Cullen Murphy

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Cullen Murphy in 2007.

John Cullen Murphy, Jr. (born September 1, 1952) is an American writer and editor probably best known for his work at The Atlantic, where he served as managing editor (1985–2006).

He was born in New Rochelle, New York, in 1952, a son of illustrator and cartoonist John Cullen Murphy. He grew up in Greenwich, Connecticut. He was educated at Amherst College, from which he graduated with honors in medieval history in 1974. Murphy's first magazine job was in the paste-up department of Change, a magazine devoted to higher education.

He became an editor of The Wilson Quarterly in 1977. From the mid 1970s until 2004 he worked with his father, John Cullen Murphy, as writer for the comic strip Prince Valiant, for which his father produced the artwork.[1] He is also the author of The Word According to Eve: Women and the Bible in Ancient Times and Our Own (1999); Are We Rome? (2007), which compares the politics and culture of Ancient Rome with that of the contemporary United States; and God's Jury: The Inquisition and the Making of the Modern Word (2012).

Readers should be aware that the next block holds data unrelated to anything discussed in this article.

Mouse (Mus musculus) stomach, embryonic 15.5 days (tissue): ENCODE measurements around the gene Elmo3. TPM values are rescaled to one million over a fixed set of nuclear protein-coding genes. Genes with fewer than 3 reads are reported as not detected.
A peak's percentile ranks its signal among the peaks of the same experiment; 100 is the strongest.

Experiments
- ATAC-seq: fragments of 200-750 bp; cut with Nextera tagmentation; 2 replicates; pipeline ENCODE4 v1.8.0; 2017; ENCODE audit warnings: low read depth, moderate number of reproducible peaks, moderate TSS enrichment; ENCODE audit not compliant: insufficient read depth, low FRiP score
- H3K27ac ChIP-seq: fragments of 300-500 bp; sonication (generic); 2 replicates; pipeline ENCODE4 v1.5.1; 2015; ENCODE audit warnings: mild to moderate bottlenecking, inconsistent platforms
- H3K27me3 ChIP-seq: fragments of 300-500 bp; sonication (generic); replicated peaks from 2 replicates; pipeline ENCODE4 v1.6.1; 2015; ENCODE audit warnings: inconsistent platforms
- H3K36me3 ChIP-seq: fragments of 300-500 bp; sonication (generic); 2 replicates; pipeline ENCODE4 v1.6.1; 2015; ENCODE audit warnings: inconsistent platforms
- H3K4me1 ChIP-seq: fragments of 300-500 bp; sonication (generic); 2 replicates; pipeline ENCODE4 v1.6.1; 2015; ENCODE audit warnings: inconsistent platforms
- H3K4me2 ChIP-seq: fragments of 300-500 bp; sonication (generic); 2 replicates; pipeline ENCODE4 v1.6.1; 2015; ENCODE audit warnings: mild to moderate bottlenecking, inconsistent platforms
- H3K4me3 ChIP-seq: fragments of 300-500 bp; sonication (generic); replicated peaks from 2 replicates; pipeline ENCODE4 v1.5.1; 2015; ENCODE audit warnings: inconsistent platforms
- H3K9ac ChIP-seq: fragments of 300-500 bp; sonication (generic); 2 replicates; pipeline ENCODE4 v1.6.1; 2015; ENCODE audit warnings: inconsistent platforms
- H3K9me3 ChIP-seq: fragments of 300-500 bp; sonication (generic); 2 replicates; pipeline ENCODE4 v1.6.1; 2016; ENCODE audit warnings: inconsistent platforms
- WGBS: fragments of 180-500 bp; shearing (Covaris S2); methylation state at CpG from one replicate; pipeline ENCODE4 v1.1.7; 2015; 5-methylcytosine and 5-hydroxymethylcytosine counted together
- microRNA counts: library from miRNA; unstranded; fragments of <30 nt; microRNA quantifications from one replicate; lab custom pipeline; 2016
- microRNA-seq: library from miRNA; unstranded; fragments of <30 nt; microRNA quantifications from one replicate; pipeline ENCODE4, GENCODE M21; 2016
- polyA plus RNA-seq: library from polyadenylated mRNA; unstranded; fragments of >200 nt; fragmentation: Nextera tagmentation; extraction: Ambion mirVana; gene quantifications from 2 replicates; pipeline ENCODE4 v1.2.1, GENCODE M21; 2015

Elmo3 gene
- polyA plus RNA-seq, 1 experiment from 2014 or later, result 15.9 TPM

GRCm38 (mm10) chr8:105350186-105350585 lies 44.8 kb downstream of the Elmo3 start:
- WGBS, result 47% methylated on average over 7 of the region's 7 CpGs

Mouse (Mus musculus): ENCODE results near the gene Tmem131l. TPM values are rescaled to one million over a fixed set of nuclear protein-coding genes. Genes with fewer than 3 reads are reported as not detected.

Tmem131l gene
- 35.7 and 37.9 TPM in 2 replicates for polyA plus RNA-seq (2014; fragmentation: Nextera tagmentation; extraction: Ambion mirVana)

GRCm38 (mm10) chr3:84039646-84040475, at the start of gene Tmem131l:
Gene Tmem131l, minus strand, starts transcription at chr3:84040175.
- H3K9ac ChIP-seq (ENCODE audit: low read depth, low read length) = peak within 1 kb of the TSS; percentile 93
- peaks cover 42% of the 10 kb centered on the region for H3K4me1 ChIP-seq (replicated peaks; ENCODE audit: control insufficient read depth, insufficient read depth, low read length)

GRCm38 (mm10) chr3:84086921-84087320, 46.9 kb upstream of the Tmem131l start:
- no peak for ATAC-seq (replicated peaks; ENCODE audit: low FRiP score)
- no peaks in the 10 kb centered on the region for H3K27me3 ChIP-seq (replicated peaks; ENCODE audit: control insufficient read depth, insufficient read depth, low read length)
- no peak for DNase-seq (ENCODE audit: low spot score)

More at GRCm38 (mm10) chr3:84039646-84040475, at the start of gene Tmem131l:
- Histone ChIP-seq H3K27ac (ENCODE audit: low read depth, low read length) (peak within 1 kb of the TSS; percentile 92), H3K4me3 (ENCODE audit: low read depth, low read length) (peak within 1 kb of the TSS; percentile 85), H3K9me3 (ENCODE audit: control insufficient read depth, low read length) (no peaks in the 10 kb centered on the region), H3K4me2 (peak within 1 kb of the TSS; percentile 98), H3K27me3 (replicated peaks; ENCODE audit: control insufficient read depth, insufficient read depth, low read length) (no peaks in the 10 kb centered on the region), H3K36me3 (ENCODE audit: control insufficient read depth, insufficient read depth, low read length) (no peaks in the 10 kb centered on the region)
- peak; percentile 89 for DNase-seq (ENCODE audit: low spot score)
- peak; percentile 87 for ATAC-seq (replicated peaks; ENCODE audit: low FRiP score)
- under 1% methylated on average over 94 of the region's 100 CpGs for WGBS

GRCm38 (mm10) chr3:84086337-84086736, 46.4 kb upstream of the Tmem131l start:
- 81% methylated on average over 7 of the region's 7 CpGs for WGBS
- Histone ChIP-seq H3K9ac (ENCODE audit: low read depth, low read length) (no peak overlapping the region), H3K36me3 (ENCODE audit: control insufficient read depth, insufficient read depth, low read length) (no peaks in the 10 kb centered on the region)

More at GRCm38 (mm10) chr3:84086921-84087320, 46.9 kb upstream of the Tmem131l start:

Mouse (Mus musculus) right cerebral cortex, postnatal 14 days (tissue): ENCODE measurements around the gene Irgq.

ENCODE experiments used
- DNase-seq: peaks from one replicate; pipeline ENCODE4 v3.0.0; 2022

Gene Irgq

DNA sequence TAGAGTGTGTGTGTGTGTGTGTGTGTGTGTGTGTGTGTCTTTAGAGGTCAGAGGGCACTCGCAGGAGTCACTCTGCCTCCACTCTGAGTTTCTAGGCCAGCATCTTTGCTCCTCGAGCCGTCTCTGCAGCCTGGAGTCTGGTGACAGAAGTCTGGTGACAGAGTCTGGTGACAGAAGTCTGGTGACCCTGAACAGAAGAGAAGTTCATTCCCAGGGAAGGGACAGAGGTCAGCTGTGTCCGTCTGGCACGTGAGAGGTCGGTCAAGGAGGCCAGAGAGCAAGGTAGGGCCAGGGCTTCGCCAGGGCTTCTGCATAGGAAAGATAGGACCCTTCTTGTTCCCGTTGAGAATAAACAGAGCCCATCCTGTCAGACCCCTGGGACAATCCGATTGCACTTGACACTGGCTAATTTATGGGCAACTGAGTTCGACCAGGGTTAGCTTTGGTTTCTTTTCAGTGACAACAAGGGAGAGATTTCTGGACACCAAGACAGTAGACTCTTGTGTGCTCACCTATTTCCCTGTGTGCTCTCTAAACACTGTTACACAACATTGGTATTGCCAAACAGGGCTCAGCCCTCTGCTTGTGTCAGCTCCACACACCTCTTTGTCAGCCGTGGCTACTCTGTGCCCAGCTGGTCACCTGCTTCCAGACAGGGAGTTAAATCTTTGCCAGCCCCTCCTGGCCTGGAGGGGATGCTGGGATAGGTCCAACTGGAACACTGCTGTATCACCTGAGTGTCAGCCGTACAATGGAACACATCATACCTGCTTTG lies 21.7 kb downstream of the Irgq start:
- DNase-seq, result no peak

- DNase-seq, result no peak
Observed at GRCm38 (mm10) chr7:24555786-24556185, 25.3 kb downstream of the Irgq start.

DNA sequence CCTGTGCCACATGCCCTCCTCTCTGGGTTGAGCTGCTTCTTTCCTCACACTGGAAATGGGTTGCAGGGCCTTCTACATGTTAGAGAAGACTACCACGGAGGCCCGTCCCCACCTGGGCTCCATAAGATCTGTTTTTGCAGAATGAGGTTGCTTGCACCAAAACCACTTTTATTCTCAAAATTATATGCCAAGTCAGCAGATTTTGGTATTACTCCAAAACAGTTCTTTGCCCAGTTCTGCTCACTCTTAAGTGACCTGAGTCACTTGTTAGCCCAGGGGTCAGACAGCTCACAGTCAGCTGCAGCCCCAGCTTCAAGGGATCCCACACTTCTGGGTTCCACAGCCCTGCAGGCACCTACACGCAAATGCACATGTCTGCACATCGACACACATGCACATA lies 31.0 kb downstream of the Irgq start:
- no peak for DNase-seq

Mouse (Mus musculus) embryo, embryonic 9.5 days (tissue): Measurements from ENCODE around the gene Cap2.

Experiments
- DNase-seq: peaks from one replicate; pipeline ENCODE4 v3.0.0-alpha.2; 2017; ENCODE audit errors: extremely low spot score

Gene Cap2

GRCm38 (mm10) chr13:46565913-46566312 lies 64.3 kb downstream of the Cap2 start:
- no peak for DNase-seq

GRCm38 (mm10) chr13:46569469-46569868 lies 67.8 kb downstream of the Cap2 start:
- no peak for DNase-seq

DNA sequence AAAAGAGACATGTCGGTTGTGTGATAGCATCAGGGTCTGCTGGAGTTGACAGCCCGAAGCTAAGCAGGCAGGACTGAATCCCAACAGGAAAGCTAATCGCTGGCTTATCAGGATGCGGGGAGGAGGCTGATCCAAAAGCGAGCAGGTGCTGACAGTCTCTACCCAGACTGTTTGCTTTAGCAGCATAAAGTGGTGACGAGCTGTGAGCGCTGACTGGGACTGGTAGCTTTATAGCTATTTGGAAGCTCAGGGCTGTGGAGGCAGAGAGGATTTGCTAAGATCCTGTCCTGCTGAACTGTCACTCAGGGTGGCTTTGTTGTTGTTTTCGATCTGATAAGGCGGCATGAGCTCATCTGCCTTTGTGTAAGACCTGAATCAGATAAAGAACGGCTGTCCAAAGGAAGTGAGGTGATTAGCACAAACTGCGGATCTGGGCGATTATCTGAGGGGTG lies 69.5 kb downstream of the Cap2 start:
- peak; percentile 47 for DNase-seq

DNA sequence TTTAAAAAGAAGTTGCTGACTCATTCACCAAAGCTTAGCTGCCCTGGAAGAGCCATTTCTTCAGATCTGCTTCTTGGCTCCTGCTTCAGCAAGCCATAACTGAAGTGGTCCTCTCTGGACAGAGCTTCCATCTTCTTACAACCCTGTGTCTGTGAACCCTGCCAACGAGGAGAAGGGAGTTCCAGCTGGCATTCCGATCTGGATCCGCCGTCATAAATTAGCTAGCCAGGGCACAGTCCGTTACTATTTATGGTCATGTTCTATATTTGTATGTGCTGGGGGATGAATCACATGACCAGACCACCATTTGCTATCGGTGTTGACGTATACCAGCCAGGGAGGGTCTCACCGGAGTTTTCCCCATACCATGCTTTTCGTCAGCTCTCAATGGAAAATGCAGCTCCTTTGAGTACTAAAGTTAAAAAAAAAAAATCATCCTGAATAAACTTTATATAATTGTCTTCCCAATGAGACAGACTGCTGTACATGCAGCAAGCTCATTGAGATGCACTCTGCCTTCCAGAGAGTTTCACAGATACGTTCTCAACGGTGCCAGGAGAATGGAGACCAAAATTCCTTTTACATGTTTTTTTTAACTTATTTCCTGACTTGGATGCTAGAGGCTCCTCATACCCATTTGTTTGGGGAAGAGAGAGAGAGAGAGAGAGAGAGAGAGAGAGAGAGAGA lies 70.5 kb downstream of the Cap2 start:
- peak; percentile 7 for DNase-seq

He currently serves as editor at large for Vanity Fair and lives in Massachusetts. He is on the advisory board of the literary magazine The Common, based at Amherst College.[2] He has three children: Jack, Anna, and Tim.

References[edit]

  1. ^ Cullen Murphy (September 21, 2009). "Triumphant Return; An insider expounds on "Prince Valiant"". Vanity Fair. 
  2. ^ "About | The Common". Thecommononline.org. Retrieved 2012-03-10. 

External links[edit]